A huddle of goblins on foot and a scattering of wolf-riders gave the dwarves pause, but Gundrun ordered them to close ranks and brought up his crossbows again. Two swift volleys broke the goblins as well and the wolf-riders covered their rout.

“That’s enough,” said Gundrun. “They won’t come back in a hurry, and besides we’d never catch them.”

“Well done,” said the tall aristocratic human. Two large dogs were at his side.

Gundrun’s lip curled—they were those shapeshifters—the cause of part of the dwarves trouble. He had no idea who this man was, and didn’t care to know.

Gundrun turned away. “Time to bury our dead,” he muttered and strode away to look at the bodies of his fellows—hoping to find some of the fallen still alive.

“Hmm, a bit rude wasn’t he,” said Hardlee to the large Doberman at his side. “I think it would be time to leave though—never know—they might come back. Where’s Shilby anway—he was the man you bit on the leg. Not like him, running off.”

The Doberman shook her head, but then the ears pricked alert. It looked back towards the inn and growled low. Hardlee turned to look. A large orc, helmeted and bearing a huge axe was striding towards them. In the distance on a rocky crag above the inn a man and a female figure stood embracing next to the body of a large winged creature. Hardlee wondered who they were—that thing, the wyvern had been clutching Meagana in its claws, and then Shilby had run off hadn’t he. Was it them?

But there were more pressing concerns. The large orc was closing on them, and at his back a mob of goblins scurried to keep up with him. The dwarves were reforming their ranks and marching back to the inn. There would be a final engagement—the orcs and goblins were not done yet.

“We should go, fast, don’t you think,” said Hardlee. “Never mind Shilby.”

The orc broke into a run. The Doberman and the pitbull barked at him as he came. Hardlee trembled. There were no dwarves nearby—they were about to close with the goblins. The sword was still at his side. He drew it—it flashed even though the sunlight was dimmed now by the clouds. It was an old sword-magical they said and always worn by the heir of Hyperia ever since the orcs were driven from the kingdom.

For a moment the orc chief paused. He pointed at the sword and shouted—“that’ll be mine,” and charged now down the hill at Hardlee, his axe raised above his head.

Hardlee held out the sword—hoping that it would protect him. He raised it to parry as the orc swung down at him. He actually closed his eyes at that moment. There was a barking and growling, and swearing in orcish and then a whimpering of canine pain. Hardlee opened his eyes to see the orc with the one dog biting at each leg. He hacked at the pit-bull with his axe, snapping its spine, and then produced a cruel, serrated dagger and lashed at the Doberman, cutting her deeply on the shoulder. She let go her jaws’ grip and wimpered away.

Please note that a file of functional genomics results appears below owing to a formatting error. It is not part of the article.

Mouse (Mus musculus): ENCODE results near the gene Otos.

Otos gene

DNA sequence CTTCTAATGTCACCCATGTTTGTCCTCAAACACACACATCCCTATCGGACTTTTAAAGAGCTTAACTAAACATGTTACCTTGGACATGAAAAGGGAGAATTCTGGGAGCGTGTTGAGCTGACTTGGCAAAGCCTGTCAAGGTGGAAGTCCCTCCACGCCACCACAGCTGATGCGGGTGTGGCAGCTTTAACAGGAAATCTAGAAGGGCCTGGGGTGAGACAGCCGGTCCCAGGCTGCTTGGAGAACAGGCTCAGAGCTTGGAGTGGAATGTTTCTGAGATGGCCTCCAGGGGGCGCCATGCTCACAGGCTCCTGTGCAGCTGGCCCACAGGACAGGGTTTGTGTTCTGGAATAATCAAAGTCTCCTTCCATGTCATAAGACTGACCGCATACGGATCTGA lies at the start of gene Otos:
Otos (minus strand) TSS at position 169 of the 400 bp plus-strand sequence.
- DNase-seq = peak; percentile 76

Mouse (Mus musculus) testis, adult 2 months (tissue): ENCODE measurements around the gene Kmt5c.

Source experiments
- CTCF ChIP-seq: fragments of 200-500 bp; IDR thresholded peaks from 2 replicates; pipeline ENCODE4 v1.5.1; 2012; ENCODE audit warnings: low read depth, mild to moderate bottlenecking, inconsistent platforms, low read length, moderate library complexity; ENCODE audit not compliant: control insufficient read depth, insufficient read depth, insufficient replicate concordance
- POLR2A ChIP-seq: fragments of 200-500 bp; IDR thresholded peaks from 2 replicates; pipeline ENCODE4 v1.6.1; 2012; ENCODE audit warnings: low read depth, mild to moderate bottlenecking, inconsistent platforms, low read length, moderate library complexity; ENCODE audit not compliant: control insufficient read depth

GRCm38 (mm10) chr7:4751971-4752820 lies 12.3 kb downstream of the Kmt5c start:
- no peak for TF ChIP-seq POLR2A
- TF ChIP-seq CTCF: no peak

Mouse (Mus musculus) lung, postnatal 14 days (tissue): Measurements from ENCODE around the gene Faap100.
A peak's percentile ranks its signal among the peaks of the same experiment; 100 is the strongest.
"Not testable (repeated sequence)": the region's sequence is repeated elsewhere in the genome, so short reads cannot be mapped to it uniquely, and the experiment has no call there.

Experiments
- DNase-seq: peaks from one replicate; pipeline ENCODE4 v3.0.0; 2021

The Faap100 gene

The orc turned on the dog and raised his axe. The dog was too injured to move fast out of the way. But then there was a noisy yapping and from the forest a dirty haired poodle ran onto the field. It flung itself at the orc’s mid-riff and caused him to stumble and let go his axe as he swung it—it flew about twenty paces away. The orc batted the poodle away from him. The dog scampered over to the Doberman and the two animals made their way to the woods. Hardlee held out his sword. He wanted to run as well.

Grim Bearit looked at the man holding the ancient sword of Shinee, something that he had dreamed of owning since ?? and looked at his own dagger. “Not a fair fight is it. Let me get my axe.”

But then there was a blast of a horn. And up the road came marching a unit of royal guard all in shining mail with halberds shouldered and a banner flying.

“What’s this?” shouted the orc. He turned back to the inn to see how his gobboes were doing. The answer was that they were done. The dwarves had killed a few with no loss and now the goblins were running to the hills—joining the rest of Grim’s army.

He roared into the sky. “A wyvern, a wyvern, my kingdom for a wyvern.” But nothing answered his call.

Holiday in Orkrania (Oldhammer Fiction) Part 11 – Beauty and the Beast

The penultimate part of my Oldhammer fiction novella – hope you have been enjoying it! Go back to Part 1 if you haven’t read any before.

Hardlee took a step back as the fierce Doberman growled. “Shilby, I need you. There’s two of them. I’m sure you can finish them. Look one of them hasn’t even got any clothes on. Shilby?”

Arfur Shilby was staring up into the sky.

“Shilby!” shouted Hardlee. The naked man sprang towards him and waved his knives at him. Hardlee stumbled backwards and fell over a bench that had been left out in the courtyard. Dazed for a moment he heard the screeching of bones and flesh and the whimpering of a dog. He opened his eyes and lifted himself to a crouch. The naked thug pushed him hard and he fell to the floor. The man stood over him. Hardlee for some reason couldn’t get his eyes off what was dangling over him. He gulped, not sure if he was more afraid of being killed or the man’s well-developed appendage.